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Are global retail supply chains "inadequate"?

June 17, 2014
Here’s a worrisome contradiction to ponder: while 50% of global retail CEOs think their supply chains can be a “strategic differentiator” in the marketplace, 83% of them believe those very same supply chains are currently "not optimal" for today's changing retail environment.
Here’s a worrisome contradiction to ponder: while 50% of global retail CEOs think their supply chains can be a “strategic differentiator” in the marketplace, 83% of them believe those very same supply chains are currently "not optimal" for today's changing retail environment.

Based on a poll of over 400 retail industry CEOs conducted by global consulting firm PricewaterhouseCoopers and Forbes Media for JDA Software, this study – entitled The Strategic Role of Supply Chain in an All-Channel World – indicates that perhaps one of the biggest challenges facing retail CEOs is managing the transformation to “omni-channel” distribution schemes.

Yet only 34% of the CEOs polled by PwC consider the rise of omni-channel shopping to be an external threat, while only 22% said it will have a direct impact on their organization.

"The rise of ‘omni-channel’ is one of the most transformational shifts that have occurred in retail in recent times," noted Baljit Dail, JDA’s chairman and interim CEO, in the report.

"Retailers who don't understand the strategic alignment of their supply chain with consumer expectations are in danger of becoming non-competitive,” he stressed. “This isn't about making a tweak to the operating model; it requires a massive change.”

[What exactly is “omni-channel” focused supply chain you ask? John Lockton, managing director of LCP Consulting in England, provided some nice analysis on this topic in a video interview last year.]

Dail said that based on survey responses, retail CEOs say their top priorities are centered on more traditional areas of growth – by entering into new regions and markets, by opening more stores, or through mergers and acquisitions.

Yet such priorities highlight potentially missed opportunities for more than two-thirds of CEOs who failed to consider enhancing distribution capacity and their supply chains as key contributors to drive profitable growth, he pointed out.

[That’s not to say transportation and logistics companies can just wave a magic wand and make such “profitable growth” appear on retail ledger books: they’ve got their own problems to deal with. Go here, here, and here for some further thoughts down that road.]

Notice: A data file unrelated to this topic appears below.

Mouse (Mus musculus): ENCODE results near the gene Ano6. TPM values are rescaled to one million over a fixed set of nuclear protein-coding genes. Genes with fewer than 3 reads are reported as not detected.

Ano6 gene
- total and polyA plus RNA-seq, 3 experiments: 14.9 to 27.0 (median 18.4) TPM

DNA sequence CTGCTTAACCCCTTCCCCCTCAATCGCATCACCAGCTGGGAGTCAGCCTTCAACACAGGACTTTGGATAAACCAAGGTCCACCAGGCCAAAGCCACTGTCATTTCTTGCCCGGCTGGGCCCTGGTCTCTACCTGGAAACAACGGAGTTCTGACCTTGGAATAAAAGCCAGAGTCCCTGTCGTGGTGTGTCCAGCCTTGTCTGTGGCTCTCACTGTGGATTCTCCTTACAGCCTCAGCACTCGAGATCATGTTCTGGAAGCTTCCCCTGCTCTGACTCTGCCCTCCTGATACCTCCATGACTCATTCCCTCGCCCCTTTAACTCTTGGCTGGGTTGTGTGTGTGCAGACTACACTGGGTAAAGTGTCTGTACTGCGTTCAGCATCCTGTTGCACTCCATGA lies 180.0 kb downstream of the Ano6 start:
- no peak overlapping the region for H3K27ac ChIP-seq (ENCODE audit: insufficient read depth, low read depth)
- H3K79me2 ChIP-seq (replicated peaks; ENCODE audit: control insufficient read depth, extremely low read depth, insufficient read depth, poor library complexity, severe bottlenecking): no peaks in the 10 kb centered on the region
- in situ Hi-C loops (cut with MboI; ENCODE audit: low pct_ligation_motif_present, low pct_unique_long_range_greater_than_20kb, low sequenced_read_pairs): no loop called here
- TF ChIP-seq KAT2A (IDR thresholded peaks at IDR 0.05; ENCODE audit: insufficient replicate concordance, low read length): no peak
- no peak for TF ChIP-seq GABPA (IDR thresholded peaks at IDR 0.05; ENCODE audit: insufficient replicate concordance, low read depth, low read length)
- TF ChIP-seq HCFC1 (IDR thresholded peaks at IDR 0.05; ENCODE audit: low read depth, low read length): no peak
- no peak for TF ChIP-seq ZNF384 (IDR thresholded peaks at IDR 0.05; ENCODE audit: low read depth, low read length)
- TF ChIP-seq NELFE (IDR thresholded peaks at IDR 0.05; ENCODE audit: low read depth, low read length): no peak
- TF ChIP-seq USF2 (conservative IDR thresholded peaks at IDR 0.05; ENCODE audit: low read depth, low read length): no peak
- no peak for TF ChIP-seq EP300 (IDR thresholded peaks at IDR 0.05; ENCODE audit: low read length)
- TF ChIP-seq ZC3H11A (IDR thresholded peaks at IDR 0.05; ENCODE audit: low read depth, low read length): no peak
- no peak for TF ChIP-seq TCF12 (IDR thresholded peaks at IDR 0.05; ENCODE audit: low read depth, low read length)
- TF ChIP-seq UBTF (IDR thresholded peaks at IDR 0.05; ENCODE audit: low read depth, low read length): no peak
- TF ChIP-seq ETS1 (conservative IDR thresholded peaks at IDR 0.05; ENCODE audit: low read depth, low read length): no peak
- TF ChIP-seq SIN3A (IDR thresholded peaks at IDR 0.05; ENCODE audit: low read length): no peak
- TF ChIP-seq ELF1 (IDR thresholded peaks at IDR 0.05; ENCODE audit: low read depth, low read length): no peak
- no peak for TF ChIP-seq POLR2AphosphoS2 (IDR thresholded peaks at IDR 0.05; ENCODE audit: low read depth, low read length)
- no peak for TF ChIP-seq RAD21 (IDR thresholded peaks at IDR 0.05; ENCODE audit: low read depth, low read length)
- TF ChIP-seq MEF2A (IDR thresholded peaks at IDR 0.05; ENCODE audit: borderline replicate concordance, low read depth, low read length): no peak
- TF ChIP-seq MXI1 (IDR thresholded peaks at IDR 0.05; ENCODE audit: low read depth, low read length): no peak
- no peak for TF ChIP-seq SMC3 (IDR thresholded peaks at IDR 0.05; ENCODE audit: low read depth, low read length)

On a different tack, retail CEOs think three fundamental risks will have the most impact on their organization over the next three years: increasing competitive threats (41%), margin erosion and cost reduction (39%), and attracting and retaining customers (24%).

Yet those answers reveal a potentially sizable gap between recognized risk and a strategy to address that risk, according to JDA, because while there are plenty of exceptions, maintaining a strong customer value proposition is directly tied to supply chain proficiency.

"Our supply chain is changing in the face of ‘multi-channel’ shopping. We're making it more responsive and faster," said Ken Hicks, president and CEO of Foot Locker in the survey. "We are looking at new ideas and new ways to distribute goods, not just to get them to the store, but also to the customer."

[Three years ago Fabrizio Brasca, VP-global logistics for JDA, delved into some of these then still developing trends where transportation needs for the retail sector were concerned.]

Here are two other key findings from PwC’s retail supply chain poll:

  • CEOs that focus on optimizing their supply chains have 15% lower supply chain costs, less than half the inventory levels and more than three times shorter cash-to-cash cycles.
  • Only 15% of CEOs believe that their supply chain today is resilient enough to address the threat of external disruptions.

Thus, from where JDA’s Dali sits, retail CEOs that take in his words a “cautious, incremental approach” to the supply chain will find it a “deadly” course of action.

"There seems to be a clear disconnect between the actions required to make the transformation to today's retail environment with what is being currently done by many of these companies,” he explained. “With speed as the new currency, accelerating time to market and responsiveness through an agile, connected supply chain must be closely aligned with growth priorities to successfully compete and defend profit margins."

If anything, though, this survey reinforces the strategic importance of obtaining and maintaining high quality transportation and logistics service in the retail environment – definitely something trucking firms should reinforce with their retail customers.

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